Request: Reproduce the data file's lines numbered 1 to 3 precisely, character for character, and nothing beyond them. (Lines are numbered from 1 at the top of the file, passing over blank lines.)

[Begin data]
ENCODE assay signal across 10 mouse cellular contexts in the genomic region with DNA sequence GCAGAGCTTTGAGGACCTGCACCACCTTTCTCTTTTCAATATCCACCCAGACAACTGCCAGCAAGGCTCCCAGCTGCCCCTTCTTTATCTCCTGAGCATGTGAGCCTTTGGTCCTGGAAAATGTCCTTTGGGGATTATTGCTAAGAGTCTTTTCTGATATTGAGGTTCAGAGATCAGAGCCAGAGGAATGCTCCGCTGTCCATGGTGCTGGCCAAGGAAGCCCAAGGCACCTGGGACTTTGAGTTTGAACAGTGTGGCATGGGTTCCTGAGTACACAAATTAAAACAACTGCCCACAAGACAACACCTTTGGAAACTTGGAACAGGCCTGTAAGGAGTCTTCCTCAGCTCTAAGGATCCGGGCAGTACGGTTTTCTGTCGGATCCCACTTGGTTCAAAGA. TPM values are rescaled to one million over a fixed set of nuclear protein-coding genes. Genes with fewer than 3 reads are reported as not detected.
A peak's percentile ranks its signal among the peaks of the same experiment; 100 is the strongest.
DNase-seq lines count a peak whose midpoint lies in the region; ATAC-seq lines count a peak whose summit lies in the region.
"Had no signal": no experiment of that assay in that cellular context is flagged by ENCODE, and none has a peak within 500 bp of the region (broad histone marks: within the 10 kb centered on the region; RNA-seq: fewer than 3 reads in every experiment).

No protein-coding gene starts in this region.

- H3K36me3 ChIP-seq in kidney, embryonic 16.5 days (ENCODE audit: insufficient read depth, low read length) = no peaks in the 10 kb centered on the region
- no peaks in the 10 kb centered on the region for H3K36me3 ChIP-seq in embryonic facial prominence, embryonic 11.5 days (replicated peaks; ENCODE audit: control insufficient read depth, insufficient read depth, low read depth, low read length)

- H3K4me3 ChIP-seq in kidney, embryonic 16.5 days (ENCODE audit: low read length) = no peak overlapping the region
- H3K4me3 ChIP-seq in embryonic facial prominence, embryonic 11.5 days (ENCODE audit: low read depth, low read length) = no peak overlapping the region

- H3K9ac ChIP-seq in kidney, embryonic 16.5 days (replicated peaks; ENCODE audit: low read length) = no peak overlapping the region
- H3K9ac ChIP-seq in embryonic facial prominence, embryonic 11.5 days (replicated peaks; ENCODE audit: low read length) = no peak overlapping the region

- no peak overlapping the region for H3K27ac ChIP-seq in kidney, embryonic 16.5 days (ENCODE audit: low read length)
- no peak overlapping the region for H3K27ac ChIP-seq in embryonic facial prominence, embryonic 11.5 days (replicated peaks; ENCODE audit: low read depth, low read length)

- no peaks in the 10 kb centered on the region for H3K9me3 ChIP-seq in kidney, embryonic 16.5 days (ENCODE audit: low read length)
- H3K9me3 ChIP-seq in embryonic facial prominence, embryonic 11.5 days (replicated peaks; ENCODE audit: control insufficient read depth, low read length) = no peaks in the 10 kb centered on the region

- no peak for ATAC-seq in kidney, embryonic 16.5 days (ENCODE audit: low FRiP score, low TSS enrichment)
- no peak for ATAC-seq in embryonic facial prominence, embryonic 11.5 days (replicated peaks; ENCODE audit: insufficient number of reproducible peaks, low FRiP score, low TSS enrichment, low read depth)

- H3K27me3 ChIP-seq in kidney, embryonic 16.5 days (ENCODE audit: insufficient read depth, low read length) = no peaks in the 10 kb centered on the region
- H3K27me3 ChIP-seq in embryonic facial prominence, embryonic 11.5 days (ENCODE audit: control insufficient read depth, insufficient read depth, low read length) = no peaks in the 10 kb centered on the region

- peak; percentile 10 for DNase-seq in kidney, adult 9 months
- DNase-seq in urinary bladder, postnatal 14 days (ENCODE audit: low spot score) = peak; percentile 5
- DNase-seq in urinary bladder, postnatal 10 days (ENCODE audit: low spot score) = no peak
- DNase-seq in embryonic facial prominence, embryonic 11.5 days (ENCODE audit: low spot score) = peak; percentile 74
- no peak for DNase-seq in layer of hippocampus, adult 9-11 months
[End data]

ENCODE assay signal across 10 mouse cellular contexts in the genomic region with DNA sequence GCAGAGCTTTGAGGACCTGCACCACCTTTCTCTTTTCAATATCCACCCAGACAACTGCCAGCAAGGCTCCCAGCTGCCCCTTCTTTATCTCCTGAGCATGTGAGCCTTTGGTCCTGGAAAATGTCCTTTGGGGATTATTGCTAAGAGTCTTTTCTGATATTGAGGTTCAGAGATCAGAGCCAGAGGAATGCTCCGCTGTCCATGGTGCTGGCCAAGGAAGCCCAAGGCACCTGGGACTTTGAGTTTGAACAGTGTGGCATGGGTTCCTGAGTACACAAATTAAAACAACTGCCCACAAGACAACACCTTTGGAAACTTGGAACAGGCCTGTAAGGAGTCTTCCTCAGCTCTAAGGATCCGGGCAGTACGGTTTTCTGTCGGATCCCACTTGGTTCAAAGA. TPM values are rescaled to one million over a fixed set of nuclear protein-coding genes. Genes with fewer than 3 reads are reported as not detected.
A peak's percentile ranks its signal among the peaks of the same experiment; 100 is the strongest.
DNase-seq lines count a peak whose midpoint lies in the region; ATAC-seq lines count a peak whose summit lies in the region.